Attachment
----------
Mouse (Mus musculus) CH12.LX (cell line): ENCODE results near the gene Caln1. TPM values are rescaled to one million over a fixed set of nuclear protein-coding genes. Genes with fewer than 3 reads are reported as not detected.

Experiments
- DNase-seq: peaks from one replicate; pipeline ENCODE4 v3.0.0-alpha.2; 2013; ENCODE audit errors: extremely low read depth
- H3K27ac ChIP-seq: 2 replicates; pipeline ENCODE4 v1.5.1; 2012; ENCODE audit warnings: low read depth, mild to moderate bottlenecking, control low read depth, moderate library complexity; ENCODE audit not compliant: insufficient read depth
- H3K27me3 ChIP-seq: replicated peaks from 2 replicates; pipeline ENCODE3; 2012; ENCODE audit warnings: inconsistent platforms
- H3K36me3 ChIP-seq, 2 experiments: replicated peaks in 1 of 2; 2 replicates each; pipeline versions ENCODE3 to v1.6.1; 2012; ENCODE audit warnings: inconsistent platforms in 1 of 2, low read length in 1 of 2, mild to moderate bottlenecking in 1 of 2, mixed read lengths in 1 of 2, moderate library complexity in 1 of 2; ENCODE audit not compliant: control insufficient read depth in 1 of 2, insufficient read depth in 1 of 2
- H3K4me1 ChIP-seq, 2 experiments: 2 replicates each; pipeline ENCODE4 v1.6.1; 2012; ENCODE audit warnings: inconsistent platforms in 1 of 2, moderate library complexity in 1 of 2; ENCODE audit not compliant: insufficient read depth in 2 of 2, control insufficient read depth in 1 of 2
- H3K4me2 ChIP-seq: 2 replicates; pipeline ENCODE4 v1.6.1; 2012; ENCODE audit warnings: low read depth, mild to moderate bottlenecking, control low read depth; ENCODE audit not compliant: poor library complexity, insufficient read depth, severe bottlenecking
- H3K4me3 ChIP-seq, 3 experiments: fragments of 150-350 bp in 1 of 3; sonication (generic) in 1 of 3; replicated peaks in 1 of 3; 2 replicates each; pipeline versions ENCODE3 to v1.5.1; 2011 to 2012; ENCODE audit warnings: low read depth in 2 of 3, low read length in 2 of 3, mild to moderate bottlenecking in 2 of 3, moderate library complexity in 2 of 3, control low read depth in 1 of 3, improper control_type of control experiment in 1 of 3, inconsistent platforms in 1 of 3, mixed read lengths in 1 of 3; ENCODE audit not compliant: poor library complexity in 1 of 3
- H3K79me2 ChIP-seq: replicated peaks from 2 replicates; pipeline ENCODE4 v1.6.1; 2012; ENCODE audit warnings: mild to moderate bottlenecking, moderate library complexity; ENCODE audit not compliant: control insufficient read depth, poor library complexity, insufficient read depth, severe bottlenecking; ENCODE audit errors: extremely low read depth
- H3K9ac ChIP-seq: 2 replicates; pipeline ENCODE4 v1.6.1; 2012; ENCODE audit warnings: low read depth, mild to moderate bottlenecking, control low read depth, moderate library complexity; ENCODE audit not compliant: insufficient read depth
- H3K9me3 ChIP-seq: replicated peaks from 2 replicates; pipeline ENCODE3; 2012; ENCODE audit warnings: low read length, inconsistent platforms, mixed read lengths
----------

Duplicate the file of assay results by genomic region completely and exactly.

Mouse (Mus musculus) CH12.LX (cell line): ENCODE results near the gene Caln1. TPM values are rescaled to one million over a fixed set of nuclear protein-coding genes. Genes with fewer than 3 reads are reported as not detected.

Experiments
- DNase-seq: peaks from one replicate; pipeline ENCODE4 v3.0.0-alpha.2; 2013; ENCODE audit errors: extremely low read depth
- H3K27ac ChIP-seq: 2 replicates; pipeline ENCODE4 v1.5.1; 2012; ENCODE audit warnings: low read depth, mild to moderate bottlenecking, control low read depth, moderate library complexity; ENCODE audit not compliant: insufficient read depth
- H3K27me3 ChIP-seq: replicated peaks from 2 replicates; pipeline ENCODE3; 2012; ENCODE audit warnings: inconsistent platforms
- H3K36me3 ChIP-seq, 2 experiments: replicated peaks in 1 of 2; 2 replicates each; pipeline versions ENCODE3 to v1.6.1; 2012; ENCODE audit warnings: inconsistent platforms in 1 of 2, low read length in 1 of 2, mild to moderate bottlenecking in 1 of 2, mixed read lengths in 1 of 2, moderate library complexity in 1 of 2; ENCODE audit not compliant: control insufficient read depth in 1 of 2, insufficient read depth in 1 of 2
- H3K4me1 ChIP-seq, 2 experiments: 2 replicates each; pipeline ENCODE4 v1.6.1; 2012; ENCODE audit warnings: inconsistent platforms in 1 of 2, moderate library complexity in 1 of 2; ENCODE audit not compliant: insufficient read depth in 2 of 2, control insufficient read depth in 1 of 2
- H3K4me2 ChIP-seq: 2 replicates; pipeline ENCODE4 v1.6.1; 2012; ENCODE audit warnings: low read depth, mild to moderate bottlenecking, control low read depth; ENCODE audit not compliant: poor library complexity, insufficient read depth, severe bottlenecking
- H3K4me3 ChIP-seq, 3 experiments: fragments of 150-350 bp in 1 of 3; sonication (generic) in 1 of 3; replicated peaks in 1 of 3; 2 replicates each; pipeline versions ENCODE3 to v1.5.1; 2011 to 2012; ENCODE audit warnings: low read depth in 2 of 3, low read length in 2 of 3, mild to moderate bottlenecking in 2 of 3, moderate library complexity in 2 of 3, control low read depth in 1 of 3, improper control_type of control experiment in 1 of 3, inconsistent platforms in 1 of 3, mixed read lengths in 1 of 3; ENCODE audit not compliant: poor library complexity in 1 of 3
- H3K79me2 ChIP-seq: replicated peaks from 2 replicates; pipeline ENCODE4 v1.6.1; 2012; ENCODE audit warnings: mild to moderate bottlenecking, moderate library complexity; ENCODE audit not compliant: control insufficient read depth, poor library complexity, insufficient read depth, severe bottlenecking; ENCODE audit errors: extremely low read depth
- H3K9ac ChIP-seq: 2 replicates; pipeline ENCODE4 v1.6.1; 2012; ENCODE audit warnings: low read depth, mild to moderate bottlenecking, control low read depth, moderate library complexity; ENCODE audit not compliant: insufficient read depth
- H3K9me3 ChIP-seq: replicated peaks from 2 replicates; pipeline ENCODE3; 2012; ENCODE audit warnings: low read length, inconsistent platforms, mixed read lengths